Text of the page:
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What are heart palpitations?
Heartbeats that are hard and fast are called palpitations (say: pal-pit-ay-shuns). It is normal to hear or feel your heart “pounding” as it beats faster when you exercise or do other physical activities. But if you have palpitations, you might feel your heart pounding while you are just sitting still or moving slowly.
CAUSES & RISK FACTORS
What causes heart palpitations?
Many things can cause palpitations. Some causes of heart palpitations include the following:
- Heart-related causes. People who have an irregular heartbeat or arrhythmia may have palpitations. (Arrhythmia is a change in the rhythm of your heartbeat.) Most of the time, palpitations and irregular heartbeats are harmless. However, sometimes the break in your heart’s normal rhythm can be a serious problem. You also may have palpitations if you have problems with the valves in your heart. Valves help move blood through the heart.
- Non-heart-related causes. Certain medicines, herbal supplements and illegal street drugs can make your heart beat faster. Medicines that can cause palpitations include asthma inhalers and decongestants. Caffeine (found in coffee, tea and soda), alcohol and tobacco can also cause palpitations. People who have panic disorder feel their heart pounding when they are fearful of something or having a panic attack. Some medical conditions, such as thyroid disease and anemia, also can cause palpitations.
Sometimes the cause of palpitations cannot be found. This happens in about 1 of every 7 people who have palpitations. Palpitations in these people usually are not harmful.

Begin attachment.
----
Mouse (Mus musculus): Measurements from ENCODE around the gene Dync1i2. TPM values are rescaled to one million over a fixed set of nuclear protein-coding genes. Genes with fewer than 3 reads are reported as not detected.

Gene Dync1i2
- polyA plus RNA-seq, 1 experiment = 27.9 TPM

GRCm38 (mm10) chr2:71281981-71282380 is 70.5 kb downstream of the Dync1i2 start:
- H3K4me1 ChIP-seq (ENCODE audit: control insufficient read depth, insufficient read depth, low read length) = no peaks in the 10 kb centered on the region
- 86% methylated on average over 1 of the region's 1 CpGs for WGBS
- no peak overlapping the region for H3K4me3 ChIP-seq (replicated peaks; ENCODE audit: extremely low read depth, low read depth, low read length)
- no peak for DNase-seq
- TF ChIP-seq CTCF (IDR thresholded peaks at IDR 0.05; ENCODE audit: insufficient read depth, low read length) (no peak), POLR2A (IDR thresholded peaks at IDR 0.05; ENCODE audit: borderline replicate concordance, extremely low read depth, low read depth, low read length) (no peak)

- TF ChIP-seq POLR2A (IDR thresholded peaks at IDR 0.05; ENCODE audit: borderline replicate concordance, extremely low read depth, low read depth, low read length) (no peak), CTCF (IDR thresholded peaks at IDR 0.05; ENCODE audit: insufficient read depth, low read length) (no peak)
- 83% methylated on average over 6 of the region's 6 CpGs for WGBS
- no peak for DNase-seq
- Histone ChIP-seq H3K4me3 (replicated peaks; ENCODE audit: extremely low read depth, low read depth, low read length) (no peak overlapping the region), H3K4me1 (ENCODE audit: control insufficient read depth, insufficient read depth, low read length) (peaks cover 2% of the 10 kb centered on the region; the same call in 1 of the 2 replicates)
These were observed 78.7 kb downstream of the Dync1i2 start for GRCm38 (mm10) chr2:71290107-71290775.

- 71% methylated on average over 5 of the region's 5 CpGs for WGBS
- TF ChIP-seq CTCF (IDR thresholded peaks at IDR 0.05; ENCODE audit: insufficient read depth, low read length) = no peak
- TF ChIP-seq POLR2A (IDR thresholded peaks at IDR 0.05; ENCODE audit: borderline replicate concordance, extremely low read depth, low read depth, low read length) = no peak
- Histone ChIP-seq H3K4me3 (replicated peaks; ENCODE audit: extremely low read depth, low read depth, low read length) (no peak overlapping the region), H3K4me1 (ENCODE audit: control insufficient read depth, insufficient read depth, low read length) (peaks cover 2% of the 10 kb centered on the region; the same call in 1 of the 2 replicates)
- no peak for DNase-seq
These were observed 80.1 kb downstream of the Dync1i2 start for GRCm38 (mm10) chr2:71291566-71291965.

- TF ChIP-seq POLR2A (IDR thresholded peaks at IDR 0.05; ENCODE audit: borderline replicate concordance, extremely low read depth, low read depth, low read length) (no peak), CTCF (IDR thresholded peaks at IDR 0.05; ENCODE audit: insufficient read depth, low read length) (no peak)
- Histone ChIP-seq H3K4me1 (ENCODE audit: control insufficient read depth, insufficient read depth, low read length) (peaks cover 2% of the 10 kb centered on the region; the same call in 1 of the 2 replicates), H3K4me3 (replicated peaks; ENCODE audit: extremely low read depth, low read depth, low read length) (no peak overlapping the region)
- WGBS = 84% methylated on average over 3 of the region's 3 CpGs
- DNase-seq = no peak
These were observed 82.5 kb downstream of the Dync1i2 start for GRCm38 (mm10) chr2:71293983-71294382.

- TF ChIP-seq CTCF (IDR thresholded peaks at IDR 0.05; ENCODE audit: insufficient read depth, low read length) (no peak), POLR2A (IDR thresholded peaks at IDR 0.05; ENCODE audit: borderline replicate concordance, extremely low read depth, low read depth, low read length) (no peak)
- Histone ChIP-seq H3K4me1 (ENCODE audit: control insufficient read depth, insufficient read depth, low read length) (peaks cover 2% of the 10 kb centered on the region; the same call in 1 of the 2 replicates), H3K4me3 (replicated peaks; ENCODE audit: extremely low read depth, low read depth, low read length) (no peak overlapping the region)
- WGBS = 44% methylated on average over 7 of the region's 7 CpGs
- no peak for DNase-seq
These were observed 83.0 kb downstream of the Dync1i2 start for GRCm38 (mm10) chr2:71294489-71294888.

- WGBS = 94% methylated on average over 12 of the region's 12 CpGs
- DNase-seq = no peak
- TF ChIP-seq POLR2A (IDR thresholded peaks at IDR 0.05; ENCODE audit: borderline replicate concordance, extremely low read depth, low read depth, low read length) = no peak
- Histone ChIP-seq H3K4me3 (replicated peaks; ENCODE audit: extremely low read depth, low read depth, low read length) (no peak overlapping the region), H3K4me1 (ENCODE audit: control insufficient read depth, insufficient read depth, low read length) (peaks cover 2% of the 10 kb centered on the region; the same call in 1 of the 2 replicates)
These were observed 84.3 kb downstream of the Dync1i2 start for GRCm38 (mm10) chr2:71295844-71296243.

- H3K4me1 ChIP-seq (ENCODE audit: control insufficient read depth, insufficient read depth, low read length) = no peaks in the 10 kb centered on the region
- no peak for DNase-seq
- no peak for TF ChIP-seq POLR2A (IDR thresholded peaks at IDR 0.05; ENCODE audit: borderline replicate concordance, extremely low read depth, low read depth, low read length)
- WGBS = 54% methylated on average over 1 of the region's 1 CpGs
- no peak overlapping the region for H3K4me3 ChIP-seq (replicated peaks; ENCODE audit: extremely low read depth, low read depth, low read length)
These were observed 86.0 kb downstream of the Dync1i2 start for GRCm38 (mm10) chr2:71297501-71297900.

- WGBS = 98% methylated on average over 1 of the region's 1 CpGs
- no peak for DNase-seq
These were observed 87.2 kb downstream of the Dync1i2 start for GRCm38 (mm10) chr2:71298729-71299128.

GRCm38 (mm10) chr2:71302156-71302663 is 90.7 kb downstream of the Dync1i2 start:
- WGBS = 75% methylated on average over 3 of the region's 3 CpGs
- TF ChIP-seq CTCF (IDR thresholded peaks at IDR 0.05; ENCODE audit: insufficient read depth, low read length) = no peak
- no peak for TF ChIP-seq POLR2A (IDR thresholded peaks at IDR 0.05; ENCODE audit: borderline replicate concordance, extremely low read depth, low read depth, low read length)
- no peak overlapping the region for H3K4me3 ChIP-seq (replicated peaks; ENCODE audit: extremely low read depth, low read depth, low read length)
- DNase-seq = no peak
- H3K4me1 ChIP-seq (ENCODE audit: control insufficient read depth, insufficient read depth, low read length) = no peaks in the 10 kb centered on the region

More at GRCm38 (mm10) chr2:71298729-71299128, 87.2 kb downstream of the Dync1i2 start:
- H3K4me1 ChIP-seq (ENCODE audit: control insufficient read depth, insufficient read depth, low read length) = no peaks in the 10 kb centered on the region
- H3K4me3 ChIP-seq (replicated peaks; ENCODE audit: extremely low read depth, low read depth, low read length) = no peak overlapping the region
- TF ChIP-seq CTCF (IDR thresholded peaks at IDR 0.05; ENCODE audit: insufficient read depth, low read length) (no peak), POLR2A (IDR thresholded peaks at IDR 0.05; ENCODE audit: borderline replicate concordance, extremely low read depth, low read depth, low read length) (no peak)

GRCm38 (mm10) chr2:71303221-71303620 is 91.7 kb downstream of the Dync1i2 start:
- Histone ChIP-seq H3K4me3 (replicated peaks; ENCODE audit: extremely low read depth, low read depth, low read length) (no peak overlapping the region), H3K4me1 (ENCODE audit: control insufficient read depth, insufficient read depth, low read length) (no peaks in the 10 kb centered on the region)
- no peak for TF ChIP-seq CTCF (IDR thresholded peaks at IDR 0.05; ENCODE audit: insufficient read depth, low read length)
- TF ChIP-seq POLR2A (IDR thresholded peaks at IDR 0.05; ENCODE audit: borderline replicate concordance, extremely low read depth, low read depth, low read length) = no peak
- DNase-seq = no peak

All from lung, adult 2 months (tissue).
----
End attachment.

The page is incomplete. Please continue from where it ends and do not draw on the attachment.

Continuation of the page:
DIAGNOSIS & TESTS
How will my healthcare provider find out what is causing my palpitations?
Your healthcare provider will examine you and ask you about any medicines you are taking, your diet and if you have panic attacks. Your healthcare provider may want you to have an electrocardiogram test. This test checks how your heart is functioning by measuring the electrical activity of the heart. Your healthcare provider also may test your blood.
If these tests do not show what is causing your palpitations, your healthcare provider may have you wear a heart monitor for 1 to 14 days. This monitor will show any breaks in your heart’s rhythm. Your healthcare provider might refer you to a cardiologist (a heart healthcare provider) for more tests or treatment.
What can I do to help prevent palpitations?
- Do not use illegal street drugs, such as cocaine.
- Avoid caffeine, alcohol and tobacco.
- Tell your healthcare provider what medicines and herbal supplements you take, how much alcohol you drink, and if you use anything else that might cause palpitations.
- Keep track of your palpitations. Write down the time that they happen and what you were doing when they began. Give this information to your healthcare provider.
QUESTIONS TO ASK YOUR HEALTHCARE PROVIDER
- What is the likely cause of my heart palpitations?
- Will I need to wear a heart monitor? For how long?
- Would it be helpful if I kept track of my palpitations? Do I need to track anything else, such as what I ate or my physical activity?
- Do my heart palpitations indicate a more serious problem?
- What are some symptoms that would indicate my condition is getting worse?
- Will I need to change my lifestyle, such as diet and exercise habits?
FOR MORE INFORMATION
Heart and Stroke Foundation of Canada
Nova Scotia Toll free 1-800-423-4432
Prince Edward Island: (902) 892-7441
Canadian Heart and Stroke Foundation Website at:
Diagnostic Approach to Palpitations by AV Abbott, MD (02/15/05, http://www.aafp.org/afp/20050215/743.html)